Cut back ornamental deciduous grasses left for winter interest, if you have not already done so (such as Miscanthus), down to ground level before their active growth in spring. Evergreen grasses such as Stipa Gigantea do not need a complete prune, just pull away any dead material from among the better looking growth and remove last year’s oaty fronds. Pennisetum is a warm season grass and starts to grow later in spring so leave the trimming back until mid-April.
Dividing and cutting back Herbaceous Perennials
Cut off old leaves of hellebores that produce flowers from ground level (including Helleborus x hybridus and H. niger ) to expose the flowers and remove possible foliar diseases such as hellebore leaf spot. Divide if required after flowering.
Continue to divide bulbs-in-the-green, such as snowdrops and winter aconites, if not done last month. Lift and divide overgrown clumps of perennials and those that are flowering poorly or have lost their shape. Examples: Sedum, hardy geraniums, crocosmia, hemerocallis, agapanthus, rudbeckia and michaelmas daisies. Divide hostas before they come into leaf. Divide polyanthus-type primulas after flowering.
Once new growth appears on more tender plants such as verbena bonariensis, gaura lindheimeri and penstemons, cut back just above where the new growth sprouts from the base.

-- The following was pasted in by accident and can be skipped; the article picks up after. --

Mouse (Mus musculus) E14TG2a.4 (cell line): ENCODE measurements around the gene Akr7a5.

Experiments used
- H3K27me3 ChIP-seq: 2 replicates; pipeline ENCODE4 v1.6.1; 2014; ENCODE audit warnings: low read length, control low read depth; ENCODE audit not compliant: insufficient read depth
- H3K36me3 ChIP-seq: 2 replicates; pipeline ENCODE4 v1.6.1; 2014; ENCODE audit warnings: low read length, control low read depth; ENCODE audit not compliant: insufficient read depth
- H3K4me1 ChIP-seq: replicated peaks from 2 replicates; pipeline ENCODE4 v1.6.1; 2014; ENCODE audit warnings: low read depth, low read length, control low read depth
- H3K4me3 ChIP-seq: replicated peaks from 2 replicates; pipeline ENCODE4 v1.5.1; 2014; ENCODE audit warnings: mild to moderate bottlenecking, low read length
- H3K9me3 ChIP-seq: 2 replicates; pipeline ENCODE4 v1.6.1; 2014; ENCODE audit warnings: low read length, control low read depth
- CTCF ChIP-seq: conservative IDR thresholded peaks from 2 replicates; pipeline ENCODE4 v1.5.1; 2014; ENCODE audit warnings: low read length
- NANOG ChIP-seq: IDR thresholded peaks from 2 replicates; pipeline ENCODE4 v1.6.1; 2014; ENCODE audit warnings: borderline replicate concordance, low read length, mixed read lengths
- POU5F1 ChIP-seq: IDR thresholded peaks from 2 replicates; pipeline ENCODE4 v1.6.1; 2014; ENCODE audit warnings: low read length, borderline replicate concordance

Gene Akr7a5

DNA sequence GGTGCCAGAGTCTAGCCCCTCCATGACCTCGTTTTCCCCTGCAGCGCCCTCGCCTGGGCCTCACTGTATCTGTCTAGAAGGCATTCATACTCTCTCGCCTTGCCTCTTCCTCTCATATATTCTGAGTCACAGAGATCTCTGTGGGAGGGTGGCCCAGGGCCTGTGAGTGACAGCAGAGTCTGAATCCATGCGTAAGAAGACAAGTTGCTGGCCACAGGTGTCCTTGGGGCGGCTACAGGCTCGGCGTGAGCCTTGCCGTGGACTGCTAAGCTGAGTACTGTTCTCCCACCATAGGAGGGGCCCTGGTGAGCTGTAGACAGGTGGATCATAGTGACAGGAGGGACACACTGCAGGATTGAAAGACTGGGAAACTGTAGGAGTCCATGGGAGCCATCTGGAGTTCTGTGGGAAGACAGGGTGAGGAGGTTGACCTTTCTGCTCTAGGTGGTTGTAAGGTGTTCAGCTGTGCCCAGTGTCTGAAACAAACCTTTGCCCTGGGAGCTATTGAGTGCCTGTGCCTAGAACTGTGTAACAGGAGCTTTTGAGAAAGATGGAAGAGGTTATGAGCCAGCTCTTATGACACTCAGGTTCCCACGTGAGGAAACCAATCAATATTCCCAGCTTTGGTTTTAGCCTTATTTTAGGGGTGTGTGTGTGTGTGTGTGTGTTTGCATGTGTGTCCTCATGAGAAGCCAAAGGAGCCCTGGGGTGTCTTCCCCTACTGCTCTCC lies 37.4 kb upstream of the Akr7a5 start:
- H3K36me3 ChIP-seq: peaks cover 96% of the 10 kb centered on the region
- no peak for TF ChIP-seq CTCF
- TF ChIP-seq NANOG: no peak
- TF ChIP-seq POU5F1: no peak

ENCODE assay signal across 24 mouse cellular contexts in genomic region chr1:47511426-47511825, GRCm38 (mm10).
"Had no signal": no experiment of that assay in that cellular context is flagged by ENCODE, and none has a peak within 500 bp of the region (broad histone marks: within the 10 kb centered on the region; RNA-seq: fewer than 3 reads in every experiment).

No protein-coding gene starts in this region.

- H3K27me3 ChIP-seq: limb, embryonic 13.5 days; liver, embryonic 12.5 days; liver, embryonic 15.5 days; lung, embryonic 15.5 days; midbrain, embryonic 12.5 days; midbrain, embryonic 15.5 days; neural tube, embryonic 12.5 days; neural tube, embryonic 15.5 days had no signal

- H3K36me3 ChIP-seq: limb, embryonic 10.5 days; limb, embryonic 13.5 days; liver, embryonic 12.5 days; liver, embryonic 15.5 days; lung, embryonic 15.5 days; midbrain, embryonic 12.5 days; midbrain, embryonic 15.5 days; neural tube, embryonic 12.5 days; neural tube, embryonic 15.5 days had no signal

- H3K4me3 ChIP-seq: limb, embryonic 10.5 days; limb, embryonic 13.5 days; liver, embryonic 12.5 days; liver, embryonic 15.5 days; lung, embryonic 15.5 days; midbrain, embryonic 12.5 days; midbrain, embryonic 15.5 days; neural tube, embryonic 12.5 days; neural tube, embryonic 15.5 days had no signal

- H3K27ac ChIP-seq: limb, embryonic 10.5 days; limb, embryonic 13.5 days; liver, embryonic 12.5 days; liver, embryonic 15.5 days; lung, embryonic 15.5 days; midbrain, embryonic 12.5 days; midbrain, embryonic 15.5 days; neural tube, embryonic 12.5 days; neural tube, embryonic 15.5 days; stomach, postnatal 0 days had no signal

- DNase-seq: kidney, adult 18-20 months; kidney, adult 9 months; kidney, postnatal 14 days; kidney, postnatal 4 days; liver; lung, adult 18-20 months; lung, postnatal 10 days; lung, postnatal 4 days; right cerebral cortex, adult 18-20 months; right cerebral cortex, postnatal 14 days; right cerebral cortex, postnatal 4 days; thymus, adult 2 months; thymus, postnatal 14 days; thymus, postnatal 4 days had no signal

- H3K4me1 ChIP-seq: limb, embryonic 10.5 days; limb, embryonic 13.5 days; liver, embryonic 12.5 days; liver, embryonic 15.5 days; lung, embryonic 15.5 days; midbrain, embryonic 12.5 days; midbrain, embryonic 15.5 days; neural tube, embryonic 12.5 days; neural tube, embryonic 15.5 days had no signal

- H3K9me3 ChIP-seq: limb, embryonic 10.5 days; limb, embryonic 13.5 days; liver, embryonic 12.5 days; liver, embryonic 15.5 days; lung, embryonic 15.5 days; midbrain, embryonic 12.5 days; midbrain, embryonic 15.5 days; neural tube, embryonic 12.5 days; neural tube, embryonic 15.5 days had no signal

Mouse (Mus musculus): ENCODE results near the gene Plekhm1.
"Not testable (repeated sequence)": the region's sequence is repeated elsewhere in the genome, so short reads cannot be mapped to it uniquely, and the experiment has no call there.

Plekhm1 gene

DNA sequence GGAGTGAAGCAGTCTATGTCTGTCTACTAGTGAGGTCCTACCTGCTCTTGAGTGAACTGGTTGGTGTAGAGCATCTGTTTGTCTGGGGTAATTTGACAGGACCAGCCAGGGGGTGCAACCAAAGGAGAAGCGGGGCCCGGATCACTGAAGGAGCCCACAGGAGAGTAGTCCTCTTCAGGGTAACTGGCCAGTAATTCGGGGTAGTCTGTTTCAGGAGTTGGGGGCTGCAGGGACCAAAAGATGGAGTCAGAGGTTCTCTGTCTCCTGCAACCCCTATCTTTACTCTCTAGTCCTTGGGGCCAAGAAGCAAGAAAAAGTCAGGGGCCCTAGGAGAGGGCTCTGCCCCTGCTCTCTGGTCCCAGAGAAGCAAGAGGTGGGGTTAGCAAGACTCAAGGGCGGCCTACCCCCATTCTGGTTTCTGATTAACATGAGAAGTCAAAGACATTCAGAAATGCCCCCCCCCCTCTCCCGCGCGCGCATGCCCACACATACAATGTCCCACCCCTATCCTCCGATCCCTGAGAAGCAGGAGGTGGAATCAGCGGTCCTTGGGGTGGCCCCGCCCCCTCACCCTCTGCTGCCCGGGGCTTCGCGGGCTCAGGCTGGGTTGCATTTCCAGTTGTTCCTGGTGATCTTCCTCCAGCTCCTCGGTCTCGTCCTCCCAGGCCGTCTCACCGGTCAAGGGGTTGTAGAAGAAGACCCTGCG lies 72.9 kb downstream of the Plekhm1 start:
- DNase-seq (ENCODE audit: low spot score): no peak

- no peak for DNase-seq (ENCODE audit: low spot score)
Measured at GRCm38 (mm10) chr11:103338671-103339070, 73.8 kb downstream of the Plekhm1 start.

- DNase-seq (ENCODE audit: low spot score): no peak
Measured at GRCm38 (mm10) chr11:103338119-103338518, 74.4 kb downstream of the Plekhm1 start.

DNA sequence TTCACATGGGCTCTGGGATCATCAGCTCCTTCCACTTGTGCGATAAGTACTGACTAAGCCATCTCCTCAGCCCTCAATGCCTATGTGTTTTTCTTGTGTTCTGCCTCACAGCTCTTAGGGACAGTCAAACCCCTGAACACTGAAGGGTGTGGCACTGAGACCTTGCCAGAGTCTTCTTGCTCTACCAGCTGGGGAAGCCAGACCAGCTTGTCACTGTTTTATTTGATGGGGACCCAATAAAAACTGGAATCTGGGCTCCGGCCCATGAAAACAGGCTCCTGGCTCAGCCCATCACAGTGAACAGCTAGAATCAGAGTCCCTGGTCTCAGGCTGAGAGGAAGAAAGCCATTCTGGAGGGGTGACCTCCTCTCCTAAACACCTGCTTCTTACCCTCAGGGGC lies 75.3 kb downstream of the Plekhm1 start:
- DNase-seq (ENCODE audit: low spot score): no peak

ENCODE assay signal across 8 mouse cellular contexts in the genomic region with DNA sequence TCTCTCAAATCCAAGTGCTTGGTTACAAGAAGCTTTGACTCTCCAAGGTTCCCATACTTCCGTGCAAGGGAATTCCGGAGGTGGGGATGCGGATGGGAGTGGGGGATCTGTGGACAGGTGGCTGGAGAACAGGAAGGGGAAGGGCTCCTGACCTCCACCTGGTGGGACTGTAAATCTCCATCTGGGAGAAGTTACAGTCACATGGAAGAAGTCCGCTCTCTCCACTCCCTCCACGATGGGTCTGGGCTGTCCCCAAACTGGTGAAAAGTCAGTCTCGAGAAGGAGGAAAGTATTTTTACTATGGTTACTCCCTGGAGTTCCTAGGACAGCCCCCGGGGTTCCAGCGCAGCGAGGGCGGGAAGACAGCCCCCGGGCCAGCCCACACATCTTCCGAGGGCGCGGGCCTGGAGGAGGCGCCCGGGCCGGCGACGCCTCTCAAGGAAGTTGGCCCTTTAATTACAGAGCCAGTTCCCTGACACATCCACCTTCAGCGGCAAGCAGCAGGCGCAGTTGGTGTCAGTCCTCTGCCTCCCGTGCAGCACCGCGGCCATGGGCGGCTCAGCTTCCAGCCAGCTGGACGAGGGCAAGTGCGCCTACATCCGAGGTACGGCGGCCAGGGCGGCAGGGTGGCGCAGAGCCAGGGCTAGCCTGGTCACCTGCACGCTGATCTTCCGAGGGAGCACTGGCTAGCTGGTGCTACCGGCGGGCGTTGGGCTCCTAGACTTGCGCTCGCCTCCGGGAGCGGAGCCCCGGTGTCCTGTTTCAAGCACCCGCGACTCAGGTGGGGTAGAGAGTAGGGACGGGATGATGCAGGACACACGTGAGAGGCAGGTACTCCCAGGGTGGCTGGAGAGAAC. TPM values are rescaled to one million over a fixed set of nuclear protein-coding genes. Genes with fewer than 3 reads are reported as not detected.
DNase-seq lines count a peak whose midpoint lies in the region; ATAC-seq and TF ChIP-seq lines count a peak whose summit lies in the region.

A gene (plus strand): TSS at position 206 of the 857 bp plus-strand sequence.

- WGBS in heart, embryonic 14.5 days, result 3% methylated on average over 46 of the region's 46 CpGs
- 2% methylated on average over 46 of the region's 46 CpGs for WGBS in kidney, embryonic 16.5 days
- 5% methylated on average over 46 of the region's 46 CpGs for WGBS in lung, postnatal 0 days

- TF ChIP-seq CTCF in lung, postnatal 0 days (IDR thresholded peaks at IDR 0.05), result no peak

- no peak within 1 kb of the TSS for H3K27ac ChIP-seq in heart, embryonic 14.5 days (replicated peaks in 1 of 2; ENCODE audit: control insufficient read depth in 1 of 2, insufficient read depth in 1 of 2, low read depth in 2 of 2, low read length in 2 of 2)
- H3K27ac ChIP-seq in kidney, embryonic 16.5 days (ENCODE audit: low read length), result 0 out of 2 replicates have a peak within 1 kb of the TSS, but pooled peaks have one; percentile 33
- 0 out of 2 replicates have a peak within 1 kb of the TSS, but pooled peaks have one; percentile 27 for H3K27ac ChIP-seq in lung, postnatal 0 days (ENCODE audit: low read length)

Caring for Daffodils
Deadhead Daffodils as the flower heads fade by cutting or pinching off the old flower head and the seed capsule behind the flower. This redirects energy back into the bulb, not the formation of seed.
Leave all the leaves on the plant. This allows photosynthesis to continue putting energy back into the bulb.
Do not tie leaves, plat or tidy them with a rubber band.
When the leaves start to yellow in 6 weeks or so, then it is safe to clear them. (If growing in turf normally around June)
Daffodils bloom well provided they are not short of water after flowering, so prevent the soil from drying out. Apply a high potassium feed such as tomato fertilizer to bulbs in containers and on poor sandy soils.
As soon as you notice that your lawn is becoming a little shaggy start your regular mowing regime again. Keep the blades high to begin with. Little and often is recommended if you are to achieve a manicured lawn.
Take time to level out small bumps and dips. Cut through the uneven patch with an H- shaped cut, and peel back turf. Either remove excess soil or add soil, then firm down and replace turf.
Scarifying and removing the thatch and moss from your lawn is another job that is put off year after year. Set aside an afternoon to tackle it. It is immensely satisfying to see how much rubbish you remove from the lawn and it is good exercise to boot! Use a tined lawn rake if your lawn is small or hire a scarifyer for the weekend. A few weeks later with a little bit of feeding, your lawn will look quite changed (for the better!).
It’s good idea to mulch bare soil in borders with a thick layer of compost, this will improve the soil, keep down the weeds, as well as giving the plants a boost.
Top dress spring-flowering alpines with grit or gravel to show off the plants and to help prevent rotting around the neck.
Perennials putting on plenty of growth may need support. It is best to get supports in early, so that the plants grow up through them, covering them discreetly. Adding rigid supports afterwards usually looks unattractive and results in bunched stems lacking sufficient ventilation.
Protect new growth on lilies, delphiniums, hostas and any other plants affected, from slugs and snails.